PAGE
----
Using a stronger and more persistent agent for sanitizing and disinfectant has helped save $1.2 million at four hospitals in Virginia and Tennessee, reports Healthcare Finance News.
Hospitals, as a whole, have struggled to change their culture to reduce infections through additional handwashing. VHHA Services, a subsidiary of the Virginia Hospital & Healthcare Association, helped implement the use of more persistent hand-sanitizing lotion and surface disinfectants. In this pilot project, hospital workers were asked to sanitize their hands at the start of the workday and every four hours, as well as follow the hand hygiene guidelines issued by the Centers for Disease Control and Prevention.
Using the stronger santizer and disinfectant reduced the infection rate per 1,000 patient admissions at the four participating hospitals by an average of 41.5 percent, without incurring any additional capital costs.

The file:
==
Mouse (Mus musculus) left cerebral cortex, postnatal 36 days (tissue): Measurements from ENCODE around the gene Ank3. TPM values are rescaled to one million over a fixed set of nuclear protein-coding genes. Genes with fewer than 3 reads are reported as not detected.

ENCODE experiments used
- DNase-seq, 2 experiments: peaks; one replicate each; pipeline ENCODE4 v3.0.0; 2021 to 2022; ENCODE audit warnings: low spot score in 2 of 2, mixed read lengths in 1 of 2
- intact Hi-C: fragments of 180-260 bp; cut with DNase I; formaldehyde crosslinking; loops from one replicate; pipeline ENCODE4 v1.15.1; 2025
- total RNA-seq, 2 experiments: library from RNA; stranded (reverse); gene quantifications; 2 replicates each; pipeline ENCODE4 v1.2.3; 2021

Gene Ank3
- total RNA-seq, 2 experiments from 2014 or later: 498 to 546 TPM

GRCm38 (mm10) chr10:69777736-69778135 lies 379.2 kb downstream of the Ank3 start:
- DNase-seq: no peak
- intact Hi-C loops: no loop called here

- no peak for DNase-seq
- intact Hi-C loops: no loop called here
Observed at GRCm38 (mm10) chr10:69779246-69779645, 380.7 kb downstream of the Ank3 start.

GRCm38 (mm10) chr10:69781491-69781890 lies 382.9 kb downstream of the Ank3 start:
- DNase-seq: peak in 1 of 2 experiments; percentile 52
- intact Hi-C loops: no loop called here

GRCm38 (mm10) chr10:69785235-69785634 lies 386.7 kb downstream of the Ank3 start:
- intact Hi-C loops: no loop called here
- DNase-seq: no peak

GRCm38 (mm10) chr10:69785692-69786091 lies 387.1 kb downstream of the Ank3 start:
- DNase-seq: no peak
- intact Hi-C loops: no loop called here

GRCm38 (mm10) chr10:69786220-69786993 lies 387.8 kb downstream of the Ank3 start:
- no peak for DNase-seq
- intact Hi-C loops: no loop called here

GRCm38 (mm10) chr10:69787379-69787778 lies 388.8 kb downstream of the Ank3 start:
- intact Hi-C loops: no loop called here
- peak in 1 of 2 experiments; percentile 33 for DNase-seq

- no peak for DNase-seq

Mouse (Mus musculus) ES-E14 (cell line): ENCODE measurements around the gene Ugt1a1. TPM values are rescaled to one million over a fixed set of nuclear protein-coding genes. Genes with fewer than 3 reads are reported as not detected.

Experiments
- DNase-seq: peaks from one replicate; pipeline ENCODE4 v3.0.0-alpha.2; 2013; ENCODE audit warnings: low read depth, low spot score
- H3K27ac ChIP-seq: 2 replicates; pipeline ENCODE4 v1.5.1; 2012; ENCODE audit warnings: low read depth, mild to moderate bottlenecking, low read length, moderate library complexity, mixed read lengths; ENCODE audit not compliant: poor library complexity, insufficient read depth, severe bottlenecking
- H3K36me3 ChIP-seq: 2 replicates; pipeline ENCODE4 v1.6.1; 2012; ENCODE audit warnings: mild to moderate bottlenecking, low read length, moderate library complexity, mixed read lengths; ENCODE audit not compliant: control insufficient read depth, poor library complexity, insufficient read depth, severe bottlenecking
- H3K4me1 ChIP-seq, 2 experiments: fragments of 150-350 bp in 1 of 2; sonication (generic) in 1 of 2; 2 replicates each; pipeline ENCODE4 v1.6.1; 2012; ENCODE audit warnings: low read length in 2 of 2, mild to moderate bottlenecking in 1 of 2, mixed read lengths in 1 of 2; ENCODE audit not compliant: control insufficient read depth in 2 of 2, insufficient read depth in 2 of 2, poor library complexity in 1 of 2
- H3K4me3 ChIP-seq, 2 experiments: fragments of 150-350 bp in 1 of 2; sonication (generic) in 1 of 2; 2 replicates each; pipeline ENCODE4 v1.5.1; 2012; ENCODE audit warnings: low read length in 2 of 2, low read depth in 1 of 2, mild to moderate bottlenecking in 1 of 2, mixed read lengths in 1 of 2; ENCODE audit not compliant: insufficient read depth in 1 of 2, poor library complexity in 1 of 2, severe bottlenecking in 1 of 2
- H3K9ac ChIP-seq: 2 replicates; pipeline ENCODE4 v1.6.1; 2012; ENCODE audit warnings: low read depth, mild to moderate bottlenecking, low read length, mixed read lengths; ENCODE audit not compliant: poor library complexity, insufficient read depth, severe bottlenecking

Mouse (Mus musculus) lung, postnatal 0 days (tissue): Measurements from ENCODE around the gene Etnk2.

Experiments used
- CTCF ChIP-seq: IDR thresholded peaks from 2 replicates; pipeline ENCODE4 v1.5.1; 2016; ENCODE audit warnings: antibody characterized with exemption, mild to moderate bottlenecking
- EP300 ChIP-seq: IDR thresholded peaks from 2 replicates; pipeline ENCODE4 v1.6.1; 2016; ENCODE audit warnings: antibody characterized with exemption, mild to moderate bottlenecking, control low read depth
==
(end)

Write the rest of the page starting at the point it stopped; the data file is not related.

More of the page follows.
"Although healthcare-acquired infections are often caused by multiple factors, this significant reduction indicates that a correlation may exist between these products and reduced environmental contamination," said Rebecca Bartles, manager of the infection control program at Johnson City Medical Center in Tennessee. Infection rates dropped more than 32 percent during the three months of the pilot project and dropped further once the program was expanded to other portions of the hospital, according to a VHHA press release.
- read the Healthcare Finance News article
- read the press release
Editor's Note: An earlier version of this article incorrectly stated that the workers were asked to only sanitize their hands at the beginning of the workday and every four hours thereafter.